Art and Engagement in Early Postwar Japan
Justin Jesty’s Art and Engagement in Early Postwar Japan reframes the history of art and its politics in Japan post-1945. This fascinating cultural history addresses our broad understanding of the immediate postwar era moving toward the Cold War and subsequent consolidations of political and cultural life. At the same time, Jesty delves into an examination of the relationship between art and politics that approaches art as a mode of intervention, but he moves beyond the idea that the artwork or artist unilaterally authors political significance to trace how creations and expressive acts may (or may not) actually engage the terms of shared meaning and value.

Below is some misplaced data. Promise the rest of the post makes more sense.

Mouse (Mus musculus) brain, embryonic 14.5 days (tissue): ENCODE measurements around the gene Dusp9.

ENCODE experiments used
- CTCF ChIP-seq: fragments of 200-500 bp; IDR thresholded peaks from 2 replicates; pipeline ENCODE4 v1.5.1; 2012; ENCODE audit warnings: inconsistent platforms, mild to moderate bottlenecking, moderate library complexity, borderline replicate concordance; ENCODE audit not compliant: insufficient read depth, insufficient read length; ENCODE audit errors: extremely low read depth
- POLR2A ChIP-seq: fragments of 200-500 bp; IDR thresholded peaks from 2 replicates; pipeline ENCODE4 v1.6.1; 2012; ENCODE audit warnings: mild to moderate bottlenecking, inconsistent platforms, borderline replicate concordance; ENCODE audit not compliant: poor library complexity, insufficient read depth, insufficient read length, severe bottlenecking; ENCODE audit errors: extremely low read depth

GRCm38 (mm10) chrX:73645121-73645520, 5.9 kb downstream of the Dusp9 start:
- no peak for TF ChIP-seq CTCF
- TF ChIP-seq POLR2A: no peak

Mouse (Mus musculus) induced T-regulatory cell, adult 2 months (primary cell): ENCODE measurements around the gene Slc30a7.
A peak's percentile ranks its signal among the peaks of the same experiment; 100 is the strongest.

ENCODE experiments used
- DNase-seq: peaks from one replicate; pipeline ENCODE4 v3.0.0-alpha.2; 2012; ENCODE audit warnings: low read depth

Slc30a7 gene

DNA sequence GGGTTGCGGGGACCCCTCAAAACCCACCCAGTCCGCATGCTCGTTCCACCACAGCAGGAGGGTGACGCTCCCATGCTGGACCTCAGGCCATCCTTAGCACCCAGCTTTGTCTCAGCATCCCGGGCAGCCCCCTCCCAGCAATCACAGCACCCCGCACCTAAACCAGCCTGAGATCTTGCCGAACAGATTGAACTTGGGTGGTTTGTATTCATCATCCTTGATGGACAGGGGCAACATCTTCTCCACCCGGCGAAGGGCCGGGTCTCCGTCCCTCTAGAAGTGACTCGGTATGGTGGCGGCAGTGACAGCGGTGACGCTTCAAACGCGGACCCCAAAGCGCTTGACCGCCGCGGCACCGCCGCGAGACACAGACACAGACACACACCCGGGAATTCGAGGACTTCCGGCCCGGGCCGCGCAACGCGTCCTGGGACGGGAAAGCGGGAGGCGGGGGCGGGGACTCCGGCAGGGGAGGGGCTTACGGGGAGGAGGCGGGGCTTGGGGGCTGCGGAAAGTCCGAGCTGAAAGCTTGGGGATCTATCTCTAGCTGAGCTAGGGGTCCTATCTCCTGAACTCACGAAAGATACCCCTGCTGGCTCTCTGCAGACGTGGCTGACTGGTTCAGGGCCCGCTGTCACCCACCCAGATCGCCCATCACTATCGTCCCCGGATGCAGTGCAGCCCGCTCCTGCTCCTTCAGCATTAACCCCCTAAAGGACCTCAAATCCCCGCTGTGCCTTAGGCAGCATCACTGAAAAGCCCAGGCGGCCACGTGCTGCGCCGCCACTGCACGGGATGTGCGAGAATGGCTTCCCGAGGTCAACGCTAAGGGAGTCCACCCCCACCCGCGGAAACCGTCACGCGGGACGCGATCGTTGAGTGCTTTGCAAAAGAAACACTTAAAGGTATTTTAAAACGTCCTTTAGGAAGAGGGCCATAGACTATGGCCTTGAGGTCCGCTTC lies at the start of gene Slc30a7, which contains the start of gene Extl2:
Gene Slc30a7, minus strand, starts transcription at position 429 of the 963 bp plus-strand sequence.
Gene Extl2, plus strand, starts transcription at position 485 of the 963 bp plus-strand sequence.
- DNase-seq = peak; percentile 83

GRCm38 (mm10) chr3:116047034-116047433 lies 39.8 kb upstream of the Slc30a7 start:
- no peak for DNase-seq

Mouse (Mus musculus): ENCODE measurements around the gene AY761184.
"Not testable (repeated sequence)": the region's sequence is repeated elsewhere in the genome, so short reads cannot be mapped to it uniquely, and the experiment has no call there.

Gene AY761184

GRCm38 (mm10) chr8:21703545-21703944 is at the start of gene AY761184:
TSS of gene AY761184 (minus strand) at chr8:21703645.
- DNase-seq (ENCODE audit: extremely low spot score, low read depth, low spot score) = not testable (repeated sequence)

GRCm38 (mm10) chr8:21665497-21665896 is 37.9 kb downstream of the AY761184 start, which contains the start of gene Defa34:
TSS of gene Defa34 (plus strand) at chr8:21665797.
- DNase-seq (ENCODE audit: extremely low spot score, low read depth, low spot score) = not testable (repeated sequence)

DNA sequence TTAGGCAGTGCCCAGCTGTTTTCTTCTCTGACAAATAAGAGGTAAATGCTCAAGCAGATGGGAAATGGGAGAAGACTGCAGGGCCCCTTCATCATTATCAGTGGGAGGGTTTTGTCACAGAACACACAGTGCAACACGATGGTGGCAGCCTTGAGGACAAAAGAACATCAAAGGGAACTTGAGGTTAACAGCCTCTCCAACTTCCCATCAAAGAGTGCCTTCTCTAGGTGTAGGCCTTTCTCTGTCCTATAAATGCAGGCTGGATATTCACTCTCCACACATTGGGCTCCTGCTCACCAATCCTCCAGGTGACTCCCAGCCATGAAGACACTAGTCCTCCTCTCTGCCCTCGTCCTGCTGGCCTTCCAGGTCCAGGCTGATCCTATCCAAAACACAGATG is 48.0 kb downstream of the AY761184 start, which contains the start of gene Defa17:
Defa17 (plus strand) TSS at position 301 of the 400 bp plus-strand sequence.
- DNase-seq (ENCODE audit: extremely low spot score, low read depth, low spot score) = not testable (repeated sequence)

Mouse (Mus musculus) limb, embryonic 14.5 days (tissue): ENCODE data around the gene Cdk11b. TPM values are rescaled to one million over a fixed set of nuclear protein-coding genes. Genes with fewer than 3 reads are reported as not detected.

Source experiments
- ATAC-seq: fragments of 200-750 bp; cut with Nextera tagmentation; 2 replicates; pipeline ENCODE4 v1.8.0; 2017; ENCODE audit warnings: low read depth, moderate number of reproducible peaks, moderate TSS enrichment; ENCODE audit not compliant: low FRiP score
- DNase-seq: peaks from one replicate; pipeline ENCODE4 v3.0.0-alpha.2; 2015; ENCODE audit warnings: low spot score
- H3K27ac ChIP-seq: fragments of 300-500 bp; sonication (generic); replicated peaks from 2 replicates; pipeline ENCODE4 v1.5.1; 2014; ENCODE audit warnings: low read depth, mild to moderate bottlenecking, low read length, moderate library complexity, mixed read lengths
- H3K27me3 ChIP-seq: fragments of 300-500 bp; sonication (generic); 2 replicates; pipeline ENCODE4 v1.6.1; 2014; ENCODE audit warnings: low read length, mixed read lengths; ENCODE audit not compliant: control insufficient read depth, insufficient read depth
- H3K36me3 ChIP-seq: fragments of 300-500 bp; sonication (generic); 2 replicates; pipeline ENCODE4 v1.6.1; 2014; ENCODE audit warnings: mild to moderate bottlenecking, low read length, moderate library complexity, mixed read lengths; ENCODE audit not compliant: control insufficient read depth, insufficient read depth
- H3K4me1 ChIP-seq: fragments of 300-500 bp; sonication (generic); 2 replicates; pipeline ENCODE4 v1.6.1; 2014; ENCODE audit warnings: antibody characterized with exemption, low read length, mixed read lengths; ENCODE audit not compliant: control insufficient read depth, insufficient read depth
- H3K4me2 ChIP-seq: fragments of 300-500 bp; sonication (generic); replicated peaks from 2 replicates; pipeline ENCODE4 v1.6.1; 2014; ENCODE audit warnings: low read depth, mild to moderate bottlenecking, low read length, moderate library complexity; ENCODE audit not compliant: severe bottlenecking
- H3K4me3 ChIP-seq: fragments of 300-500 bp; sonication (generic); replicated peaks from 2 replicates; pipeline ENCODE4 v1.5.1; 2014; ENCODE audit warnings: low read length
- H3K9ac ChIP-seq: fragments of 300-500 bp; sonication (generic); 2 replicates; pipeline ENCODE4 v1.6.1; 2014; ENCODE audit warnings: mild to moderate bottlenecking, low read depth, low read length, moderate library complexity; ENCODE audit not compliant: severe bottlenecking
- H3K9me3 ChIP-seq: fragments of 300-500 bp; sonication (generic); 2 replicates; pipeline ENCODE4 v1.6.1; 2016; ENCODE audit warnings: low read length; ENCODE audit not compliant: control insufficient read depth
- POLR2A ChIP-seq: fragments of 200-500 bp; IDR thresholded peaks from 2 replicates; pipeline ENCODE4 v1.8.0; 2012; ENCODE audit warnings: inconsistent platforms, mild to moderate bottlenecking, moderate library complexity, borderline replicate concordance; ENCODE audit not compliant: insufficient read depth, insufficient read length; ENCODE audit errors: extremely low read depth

Art and Engagement in Early Postwar Japan centers on a group of social realists on the radical left who hoped to wed their art with anti-capitalist and anti-war activism, a liberal art education movement whose focus on the child inspired innovation in documentary film, and a regional avant-garde group split between ambition and local loyalty. In each case, Jesty examines writings and artworks, together with the social movements they were a part of, to demonstrate how art—or more broadly, creative expression—became a medium for collectivity and social engagement. He reveals a shared if varied aspiration to create a culture founded in amateur-professional interaction, expanded access to the tools of public authorship, and dispersed and participatory cultural forms that intersected easily with progressive movements. Highlighting the transformational nature of the early postwar, Jesty deftly contrasts it with the relative stasis, consolidation, and homogenization of the 1960s.